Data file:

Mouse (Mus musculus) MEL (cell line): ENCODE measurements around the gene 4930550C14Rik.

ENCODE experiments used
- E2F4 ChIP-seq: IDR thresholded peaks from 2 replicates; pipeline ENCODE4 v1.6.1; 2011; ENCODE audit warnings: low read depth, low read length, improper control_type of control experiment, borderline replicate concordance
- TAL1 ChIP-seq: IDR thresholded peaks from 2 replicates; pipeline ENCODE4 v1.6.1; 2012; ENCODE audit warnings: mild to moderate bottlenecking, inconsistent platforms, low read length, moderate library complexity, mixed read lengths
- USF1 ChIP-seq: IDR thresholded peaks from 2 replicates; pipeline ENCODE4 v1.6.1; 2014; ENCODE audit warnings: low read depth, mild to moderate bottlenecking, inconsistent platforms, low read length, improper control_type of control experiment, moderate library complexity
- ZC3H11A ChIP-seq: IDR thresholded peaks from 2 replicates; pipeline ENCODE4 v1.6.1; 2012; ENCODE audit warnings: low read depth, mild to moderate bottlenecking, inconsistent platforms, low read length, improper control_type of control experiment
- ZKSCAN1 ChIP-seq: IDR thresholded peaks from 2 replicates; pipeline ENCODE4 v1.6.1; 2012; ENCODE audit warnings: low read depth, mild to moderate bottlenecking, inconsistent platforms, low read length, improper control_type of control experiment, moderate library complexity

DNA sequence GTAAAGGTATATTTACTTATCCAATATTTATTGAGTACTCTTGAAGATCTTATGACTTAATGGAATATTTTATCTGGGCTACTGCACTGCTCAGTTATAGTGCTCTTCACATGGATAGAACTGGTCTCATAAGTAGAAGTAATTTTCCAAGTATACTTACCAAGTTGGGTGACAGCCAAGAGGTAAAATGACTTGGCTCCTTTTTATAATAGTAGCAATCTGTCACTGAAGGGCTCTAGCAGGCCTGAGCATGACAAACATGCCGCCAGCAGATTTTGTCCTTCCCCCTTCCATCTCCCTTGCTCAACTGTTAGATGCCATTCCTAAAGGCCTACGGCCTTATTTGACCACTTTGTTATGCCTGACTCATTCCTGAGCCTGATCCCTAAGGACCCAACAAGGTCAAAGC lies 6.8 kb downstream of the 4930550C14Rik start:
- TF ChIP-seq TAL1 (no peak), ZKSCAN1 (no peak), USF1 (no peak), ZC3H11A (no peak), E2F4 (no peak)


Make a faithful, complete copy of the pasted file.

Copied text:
Mouse (Mus musculus) MEL (cell line): ENCODE measurements around the gene 4930550C14Rik.

ENCODE experiments used
- E2F4 ChIP-seq: IDR thresholded peaks from 2 replicates; pipeline ENCODE4 v1.6.1; 2011; ENCODE audit warnings: low read depth, low read length, improper control_type of control experiment, borderline replicate concordance
- TAL1 ChIP-seq: IDR thresholded peaks from 2 replicates; pipeline ENCODE4 v1.6.1; 2012; ENCODE audit warnings: mild to moderate bottlenecking, inconsistent platforms, low read length, moderate library complexity, mixed read lengths
- USF1 ChIP-seq: IDR thresholded peaks from 2 replicates; pipeline ENCODE4 v1.6.1; 2014; ENCODE audit warnings: low read depth, mild to moderate bottlenecking, inconsistent platforms, low read length, improper control_type of control experiment, moderate library complexity
- ZC3H11A ChIP-seq: IDR thresholded peaks from 2 replicates; pipeline ENCODE4 v1.6.1; 2012; ENCODE audit warnings: low read depth, mild to moderate bottlenecking, inconsistent platforms, low read length, improper control_type of control experiment
- ZKSCAN1 ChIP-seq: IDR thresholded peaks from 2 replicates; pipeline ENCODE4 v1.6.1; 2012; ENCODE audit warnings: low read depth, mild to moderate bottlenecking, inconsistent platforms, low read length, improper control_type of control experiment, moderate library complexity

DNA sequence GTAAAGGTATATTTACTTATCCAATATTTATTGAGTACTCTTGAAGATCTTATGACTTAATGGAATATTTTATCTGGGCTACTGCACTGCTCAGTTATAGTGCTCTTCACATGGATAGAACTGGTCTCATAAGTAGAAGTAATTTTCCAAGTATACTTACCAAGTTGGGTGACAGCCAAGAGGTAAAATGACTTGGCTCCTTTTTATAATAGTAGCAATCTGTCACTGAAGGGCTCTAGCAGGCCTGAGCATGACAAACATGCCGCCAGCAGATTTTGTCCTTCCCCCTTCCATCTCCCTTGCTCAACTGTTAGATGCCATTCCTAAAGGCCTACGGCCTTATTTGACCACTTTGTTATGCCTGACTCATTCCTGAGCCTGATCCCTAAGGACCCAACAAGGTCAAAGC lies 6.8 kb downstream of the 4930550C14Rik start:
- TF ChIP-seq TAL1 (no peak), ZKSCAN1 (no peak), USF1 (no peak), ZC3H11A (no peak), E2F4 (no peak)